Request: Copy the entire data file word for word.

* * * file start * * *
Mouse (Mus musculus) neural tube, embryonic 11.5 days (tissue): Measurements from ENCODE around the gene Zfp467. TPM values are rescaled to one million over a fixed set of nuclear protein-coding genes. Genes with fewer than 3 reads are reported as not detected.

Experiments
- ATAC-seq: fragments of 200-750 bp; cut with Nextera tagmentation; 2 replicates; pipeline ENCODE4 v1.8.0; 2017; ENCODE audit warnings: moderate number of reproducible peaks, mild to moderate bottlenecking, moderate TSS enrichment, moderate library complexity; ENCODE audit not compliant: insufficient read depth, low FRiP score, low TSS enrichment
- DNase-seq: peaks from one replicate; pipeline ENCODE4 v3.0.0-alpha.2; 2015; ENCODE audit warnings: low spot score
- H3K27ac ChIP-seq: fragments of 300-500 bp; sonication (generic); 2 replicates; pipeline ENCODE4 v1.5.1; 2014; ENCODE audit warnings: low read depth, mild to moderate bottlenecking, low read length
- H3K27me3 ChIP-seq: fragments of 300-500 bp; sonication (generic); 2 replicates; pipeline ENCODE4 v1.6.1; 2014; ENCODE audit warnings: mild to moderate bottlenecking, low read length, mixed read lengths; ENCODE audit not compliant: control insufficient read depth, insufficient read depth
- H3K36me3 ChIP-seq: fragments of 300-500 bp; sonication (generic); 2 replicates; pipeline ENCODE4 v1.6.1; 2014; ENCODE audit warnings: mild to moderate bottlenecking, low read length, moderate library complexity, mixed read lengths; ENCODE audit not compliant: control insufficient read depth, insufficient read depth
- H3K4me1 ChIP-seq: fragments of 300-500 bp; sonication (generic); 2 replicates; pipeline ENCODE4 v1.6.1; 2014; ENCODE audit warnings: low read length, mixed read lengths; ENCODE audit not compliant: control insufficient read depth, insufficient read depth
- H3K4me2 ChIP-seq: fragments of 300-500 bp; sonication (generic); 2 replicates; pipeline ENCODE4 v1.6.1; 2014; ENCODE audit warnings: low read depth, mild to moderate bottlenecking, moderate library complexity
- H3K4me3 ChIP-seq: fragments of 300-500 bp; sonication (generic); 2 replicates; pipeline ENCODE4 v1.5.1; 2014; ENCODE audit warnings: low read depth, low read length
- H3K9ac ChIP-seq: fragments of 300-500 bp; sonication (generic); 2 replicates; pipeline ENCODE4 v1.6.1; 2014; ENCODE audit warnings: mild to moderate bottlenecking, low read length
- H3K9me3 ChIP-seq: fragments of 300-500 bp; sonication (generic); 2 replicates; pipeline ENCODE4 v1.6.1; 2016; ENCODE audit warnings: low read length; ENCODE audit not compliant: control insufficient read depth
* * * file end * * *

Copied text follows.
Mouse (Mus musculus) neural tube, embryonic 11.5 days (tissue): Measurements from ENCODE around the gene Zfp467. TPM values are rescaled to one million over a fixed set of nuclear protein-coding genes. Genes with fewer than 3 reads are reported as not detected.

Experiments
- ATAC-seq: fragments of 200-750 bp; cut with Nextera tagmentation; 2 replicates; pipeline ENCODE4 v1.8.0; 2017; ENCODE audit warnings: moderate number of reproducible peaks, mild to moderate bottlenecking, moderate TSS enrichment, moderate library complexity; ENCODE audit not compliant: insufficient read depth, low FRiP score, low TSS enrichment
- DNase-seq: peaks from one replicate; pipeline ENCODE4 v3.0.0-alpha.2; 2015; ENCODE audit warnings: low spot score
- H3K27ac ChIP-seq: fragments of 300-500 bp; sonication (generic); 2 replicates; pipeline ENCODE4 v1.5.1; 2014; ENCODE audit warnings: low read depth, mild to moderate bottlenecking, low read length
- H3K27me3 ChIP-seq: fragments of 300-500 bp; sonication (generic); 2 replicates; pipeline ENCODE4 v1.6.1; 2014; ENCODE audit warnings: mild to moderate bottlenecking, low read length, mixed read lengths; ENCODE audit not compliant: control insufficient read depth, insufficient read depth
- H3K36me3 ChIP-seq: fragments of 300-500 bp; sonication (generic); 2 replicates; pipeline ENCODE4 v1.6.1; 2014; ENCODE audit warnings: mild to moderate bottlenecking, low read length, moderate library complexity, mixed read lengths; ENCODE audit not compliant: control insufficient read depth, insufficient read depth
- H3K4me1 ChIP-seq: fragments of 300-500 bp; sonication (generic); 2 replicates; pipeline ENCODE4 v1.6.1; 2014; ENCODE audit warnings: low read length, mixed read lengths; ENCODE audit not compliant: control insufficient read depth, insufficient read depth
- H3K4me2 ChIP-seq: fragments of 300-500 bp; sonication (generic); 2 replicates; pipeline ENCODE4 v1.6.1; 2014; ENCODE audit warnings: low read depth, mild to moderate bottlenecking, moderate library complexity
- H3K4me3 ChIP-seq: fragments of 300-500 bp; sonication (generic); 2 replicates; pipeline ENCODE4 v1.5.1; 2014; ENCODE audit warnings: low read depth, low read length
- H3K9ac ChIP-seq: fragments of 300-500 bp; sonication (generic); 2 replicates; pipeline ENCODE4 v1.6.1; 2014; ENCODE audit warnings: mild to moderate bottlenecking, low read length
- H3K9me3 ChIP-seq: fragments of 300-500 bp; sonication (generic); 2 replicates; pipeline ENCODE4 v1.6.1; 2016; ENCODE audit warnings: low read length; ENCODE audit not compliant: control insufficient read depth